She went back to UCLA and into surgery to cut off the blood supply to the spleen, which was then, in theory, supposed to die and be absorbed by the body.

“It was the most painful thing,” she said, adding that it was the one thing that set her back worse than the transplant.

In total, she spent two and a half months in the hospital, not counting the two days she spent at home in between stays, and was sent home again right before Thanksgiving.

After the transplant, any bodily function she had was celebrated, and she had to re-learn to walk, but she was finally starting to feel better.

Jessica Meza post-liver transplant in October 2018. Courtesy

“I would do little walks in the neighborhood,” she said, which was when she began to realize “the colors were sharper and brighter and the smell of the earth was stronger.”

Even her sense of touch was more intense — she had never before felt the tingling in her toes when she would get in the shower under hot water.

“It was all super awesome,” she said, smiling broadly. “I felt like a brand new baby.”

Though feeling better, Meza still spent the next few months in and out of the hospital as she was getting migraines and not allowed to take pain medication.

The setbacks continued and, in May, doctors discovered thyroid cancer on her neck, which doctors then removed. In July, when she was still in a lot of pain, doctors discovered her spleen hadn’t been absorbed, which sent her back to the hospital for another month.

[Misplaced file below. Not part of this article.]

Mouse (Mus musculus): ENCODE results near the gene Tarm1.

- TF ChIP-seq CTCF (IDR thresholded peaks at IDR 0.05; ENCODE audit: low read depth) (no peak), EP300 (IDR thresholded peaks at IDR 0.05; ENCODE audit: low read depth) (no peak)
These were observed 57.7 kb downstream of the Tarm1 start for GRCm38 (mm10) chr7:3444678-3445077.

“Now, I’m fine,” she said matter of factly.

“This has been a very challenging year, both mentally and physically,” Theresa added. “I look back now at what she’s gone through and what we’ve gone through as a family, and have to take a breath — I’m so grateful. Each day, I see her getting stronger, and each day she’s not in pain is a blessing.”

Though they went through something traumatic, the Mezas continue to have a positive outlook.

“Something as traumatic as this you really see the community, friends and family just really bind together,” Theresa said. “So many people were praying, even complete strangers, when I couldn’t hold it together. I was amazed, and I still am amazed.”

Jessica Meza, one year after receiving a liver transplant. Courtesy

Jessica’s new view on life is something she wishes she could share with everybody.

“Little things don’t matter — it’s so much bigger than that,” she said. “I wake up every morning and I’m like, ‘Thank you.’ A day that I don’t wake up in pain is just such a beautiful and amazing day … The view I have now is just so amazing that I would do it all over again.”

Now, Meza’s just trying to get back to her normal life, with a goal to start a nonprofit for kids with liver disease — not just fundraising, but something they can participate in and know they aren’t alone.

It’s been exactly a year since her liver transplant, and Meza is happy. “I’m throwing a party for my first liver birthday,” she said, laughing.